A hosepipe ban is being introduced to Cornwall and parts of Devon from Tuesday next week, South West Water has announced.
‘It’s the first time in 26 years but we’ve been left with no other choice. We need to have a hosepipe ban now to protect our precious water,’ a company spokesman said.
‘We’ve done our best to avoid this ban. We’ve increased the amount of water we can store, doubling it since the last drought in 1976.
‘We’ve opened reservoirs, installed a new borehole, and improved the way we can move water across the region to help keep everyone’s taps running.’
It means that at least eight million people are now under hosepipe bans, and when Thames Water announces its own as expected, 15million will be added to the list.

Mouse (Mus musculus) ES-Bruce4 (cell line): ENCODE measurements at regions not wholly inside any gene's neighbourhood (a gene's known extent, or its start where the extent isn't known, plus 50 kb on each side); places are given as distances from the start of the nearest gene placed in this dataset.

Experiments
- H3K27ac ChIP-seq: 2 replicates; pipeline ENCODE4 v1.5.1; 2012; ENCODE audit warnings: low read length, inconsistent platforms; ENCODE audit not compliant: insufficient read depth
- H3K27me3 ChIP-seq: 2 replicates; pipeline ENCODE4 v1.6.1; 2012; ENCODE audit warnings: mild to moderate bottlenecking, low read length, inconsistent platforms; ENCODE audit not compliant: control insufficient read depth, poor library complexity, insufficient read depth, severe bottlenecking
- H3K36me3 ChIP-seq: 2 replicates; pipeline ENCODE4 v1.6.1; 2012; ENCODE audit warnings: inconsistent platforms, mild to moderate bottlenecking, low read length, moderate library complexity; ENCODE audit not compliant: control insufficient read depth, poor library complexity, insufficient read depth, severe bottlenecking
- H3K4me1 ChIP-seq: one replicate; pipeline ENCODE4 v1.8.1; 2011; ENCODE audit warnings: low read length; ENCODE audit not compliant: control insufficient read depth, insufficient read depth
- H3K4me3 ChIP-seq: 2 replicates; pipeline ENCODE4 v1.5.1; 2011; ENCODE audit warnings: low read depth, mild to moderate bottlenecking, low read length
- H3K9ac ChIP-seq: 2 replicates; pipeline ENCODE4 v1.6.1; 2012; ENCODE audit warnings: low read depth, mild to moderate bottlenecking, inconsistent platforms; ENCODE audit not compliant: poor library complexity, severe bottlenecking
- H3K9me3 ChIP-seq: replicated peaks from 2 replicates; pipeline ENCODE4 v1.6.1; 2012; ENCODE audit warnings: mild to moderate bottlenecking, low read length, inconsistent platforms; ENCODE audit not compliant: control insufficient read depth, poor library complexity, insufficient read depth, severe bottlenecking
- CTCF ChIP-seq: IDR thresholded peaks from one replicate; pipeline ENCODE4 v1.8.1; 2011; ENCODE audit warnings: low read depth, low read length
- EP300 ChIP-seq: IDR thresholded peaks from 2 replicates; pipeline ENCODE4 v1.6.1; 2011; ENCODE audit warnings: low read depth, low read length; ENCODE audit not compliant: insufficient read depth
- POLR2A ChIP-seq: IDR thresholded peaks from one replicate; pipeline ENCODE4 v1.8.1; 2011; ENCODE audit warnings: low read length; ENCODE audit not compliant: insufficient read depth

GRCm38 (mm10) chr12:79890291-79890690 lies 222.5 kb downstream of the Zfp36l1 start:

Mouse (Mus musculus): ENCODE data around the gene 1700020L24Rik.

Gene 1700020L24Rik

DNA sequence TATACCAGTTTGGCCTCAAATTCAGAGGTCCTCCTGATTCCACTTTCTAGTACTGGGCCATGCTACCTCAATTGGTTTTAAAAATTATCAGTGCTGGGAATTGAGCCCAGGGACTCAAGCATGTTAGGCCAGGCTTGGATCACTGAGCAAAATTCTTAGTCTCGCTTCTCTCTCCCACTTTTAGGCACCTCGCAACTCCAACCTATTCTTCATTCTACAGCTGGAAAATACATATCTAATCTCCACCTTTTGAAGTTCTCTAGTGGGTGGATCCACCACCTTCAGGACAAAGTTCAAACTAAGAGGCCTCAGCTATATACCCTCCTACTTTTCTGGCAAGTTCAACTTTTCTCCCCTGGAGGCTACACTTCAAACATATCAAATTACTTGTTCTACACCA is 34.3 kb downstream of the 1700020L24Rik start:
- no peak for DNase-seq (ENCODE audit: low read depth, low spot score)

South West Water’s ban covers Cornwall and a small area of northwest Devon. The company serves 1.7million customers across both counties.
Is said it was now fixing about 2,000 leaks a month, with a third happening on customer supply pipes, which were being repaired for free.
It comes after a drought was officially declared for more than half of England late last week, with some areas having gone all summer without substantial rainfall.
According to the Met Office, the UK is now set for three days of heavy rain and thunderstorms, but that may not solve the problem.
Meteorologist Dan Stroud said: ‘With the ground baked so dry, it’s very difficult for the ground to actually absorb the water very quickly.
‘So what tends to happen in these circumstances is the water runs off and we can potentially get some surface run-off issues, so some flash floods.’
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